Seyfarth Synopsis: The Supreme Court declines to review a Fifth Circuit decision stating that a public accommodation covered by Title III of the ADA has to be a physical place and vending machines are not sales establishments covered by Title III of the ADA.
In August 2016, the U.S. Court of Appeals for the Fifth Circuit ruled in Magee v. Coca-Cola that vending machines are not places of public accommodation covered by Title III of the ADA. The blind plaintiff in that case had argued that the inaccessible Coca-Cola vending machine in question was a “sales establishment” regulated by Title III of the ADA and sued Coca Cola — the owner and operator of the vending machine. Both the trial court and the Fifth Circuit Court of Appeals disagreed, holding that a “sales establishment” is a physical space that is occupied by a business and that the vending machine was not such a space. In other words, the owner or operator of the establishment where the vending machine was located who was not sued may have had obligations with respect to the machine, but not the owner or operator of the vending machine itself.
The plaintiff petitioned the U.S. Supreme Court for review. On Monday, the Supreme Court Denied plaintiff’s petition for writ of certiorari, declining to hear the case. Before issuing Monday’s denial deciding whether to review the case, the Supreme Court had asked the U.S. Department of Justice (DOJ) to weigh in on whether vending machines are places of public accommodation. The DOJ firmly answered the question in the negative and also urged the Court to not review the Fifth Circuit’s decision. We blogged about the DOJ’s position and how it may prove useful to defendants defending cases involving self-service machines here.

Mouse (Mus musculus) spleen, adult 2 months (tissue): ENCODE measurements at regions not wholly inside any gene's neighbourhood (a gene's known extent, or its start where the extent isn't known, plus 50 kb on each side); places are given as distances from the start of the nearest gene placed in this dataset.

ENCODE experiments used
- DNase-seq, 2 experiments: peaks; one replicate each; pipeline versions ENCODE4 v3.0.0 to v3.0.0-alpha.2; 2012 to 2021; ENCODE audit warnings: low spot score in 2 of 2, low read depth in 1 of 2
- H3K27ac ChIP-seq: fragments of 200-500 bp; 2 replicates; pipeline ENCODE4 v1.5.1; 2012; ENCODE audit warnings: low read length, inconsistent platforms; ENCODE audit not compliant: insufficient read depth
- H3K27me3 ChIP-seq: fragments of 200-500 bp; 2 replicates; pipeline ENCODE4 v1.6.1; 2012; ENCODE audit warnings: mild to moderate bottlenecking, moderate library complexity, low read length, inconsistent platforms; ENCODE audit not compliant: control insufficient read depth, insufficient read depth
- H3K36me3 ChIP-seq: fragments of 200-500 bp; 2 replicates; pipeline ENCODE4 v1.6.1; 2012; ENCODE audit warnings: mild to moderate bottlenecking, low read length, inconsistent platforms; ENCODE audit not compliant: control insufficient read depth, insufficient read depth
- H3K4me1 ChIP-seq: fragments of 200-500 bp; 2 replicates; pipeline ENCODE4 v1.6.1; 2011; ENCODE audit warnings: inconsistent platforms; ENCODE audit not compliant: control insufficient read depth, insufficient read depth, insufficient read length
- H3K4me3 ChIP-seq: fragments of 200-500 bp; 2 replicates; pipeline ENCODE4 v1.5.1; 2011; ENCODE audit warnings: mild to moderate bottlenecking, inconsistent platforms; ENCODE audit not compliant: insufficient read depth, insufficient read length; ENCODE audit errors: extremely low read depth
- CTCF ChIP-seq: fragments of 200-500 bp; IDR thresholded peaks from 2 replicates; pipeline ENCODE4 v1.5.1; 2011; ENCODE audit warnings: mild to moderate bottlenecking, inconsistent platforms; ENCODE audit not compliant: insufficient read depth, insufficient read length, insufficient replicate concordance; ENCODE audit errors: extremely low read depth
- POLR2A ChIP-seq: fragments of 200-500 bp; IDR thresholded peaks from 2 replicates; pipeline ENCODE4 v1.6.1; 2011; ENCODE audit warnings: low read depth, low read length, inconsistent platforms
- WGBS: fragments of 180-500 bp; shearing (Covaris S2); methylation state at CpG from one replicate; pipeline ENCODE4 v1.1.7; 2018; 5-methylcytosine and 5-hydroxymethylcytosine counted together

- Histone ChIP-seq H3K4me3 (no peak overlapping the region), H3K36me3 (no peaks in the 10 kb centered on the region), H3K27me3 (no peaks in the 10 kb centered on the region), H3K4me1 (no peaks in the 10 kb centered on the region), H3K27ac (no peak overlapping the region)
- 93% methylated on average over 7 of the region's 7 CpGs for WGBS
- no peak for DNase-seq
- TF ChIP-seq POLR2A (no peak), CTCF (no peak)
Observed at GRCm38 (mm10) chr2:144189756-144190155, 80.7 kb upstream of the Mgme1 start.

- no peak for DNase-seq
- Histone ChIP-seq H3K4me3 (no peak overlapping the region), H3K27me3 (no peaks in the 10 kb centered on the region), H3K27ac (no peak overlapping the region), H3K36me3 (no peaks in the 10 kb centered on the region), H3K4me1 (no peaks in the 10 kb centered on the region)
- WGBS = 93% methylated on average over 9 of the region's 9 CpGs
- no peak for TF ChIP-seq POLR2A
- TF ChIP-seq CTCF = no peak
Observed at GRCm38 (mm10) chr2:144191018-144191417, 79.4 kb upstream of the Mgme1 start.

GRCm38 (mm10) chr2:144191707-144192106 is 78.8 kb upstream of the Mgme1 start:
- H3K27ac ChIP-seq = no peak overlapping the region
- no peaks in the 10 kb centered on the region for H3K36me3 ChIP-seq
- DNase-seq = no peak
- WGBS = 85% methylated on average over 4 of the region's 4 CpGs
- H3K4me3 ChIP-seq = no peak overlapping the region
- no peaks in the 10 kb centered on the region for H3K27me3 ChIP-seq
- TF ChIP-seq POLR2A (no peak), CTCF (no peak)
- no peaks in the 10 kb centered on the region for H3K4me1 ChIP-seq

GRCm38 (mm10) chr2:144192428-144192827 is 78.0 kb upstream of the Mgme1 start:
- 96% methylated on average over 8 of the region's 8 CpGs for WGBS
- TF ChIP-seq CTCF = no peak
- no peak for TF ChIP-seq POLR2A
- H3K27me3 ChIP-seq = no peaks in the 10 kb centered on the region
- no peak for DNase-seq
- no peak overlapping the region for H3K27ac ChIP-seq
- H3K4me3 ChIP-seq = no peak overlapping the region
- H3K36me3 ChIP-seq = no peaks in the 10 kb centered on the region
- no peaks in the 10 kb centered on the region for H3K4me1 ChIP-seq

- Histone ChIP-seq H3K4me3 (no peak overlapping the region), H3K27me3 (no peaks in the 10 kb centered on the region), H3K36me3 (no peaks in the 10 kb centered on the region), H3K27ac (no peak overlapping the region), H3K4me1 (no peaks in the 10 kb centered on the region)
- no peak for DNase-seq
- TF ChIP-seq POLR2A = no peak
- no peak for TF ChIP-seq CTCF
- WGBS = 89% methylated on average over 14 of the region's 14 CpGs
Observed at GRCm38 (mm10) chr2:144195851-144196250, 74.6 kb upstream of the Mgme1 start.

The Magee decision has implications beyond vending machines. It makes the federal courts in the Fifth Circuit (i.e. Louisiana, Mississippi, and Texas) unattractive venues for lawsuits against web-only businesses that have no physical location where customers go. Plaintiffs seeking to sue such businesses will be much more likely to bring their lawsuits in the First or Seventh Circuit which have interpreted the term “public accommodation” to extend beyond physical spaces. The Supreme Court’s denial of review prolongs the conflict among judicial circuits about whether a “public accommodation” under the ADA must be a physical place, and promotes forum shopping for plaintiffs.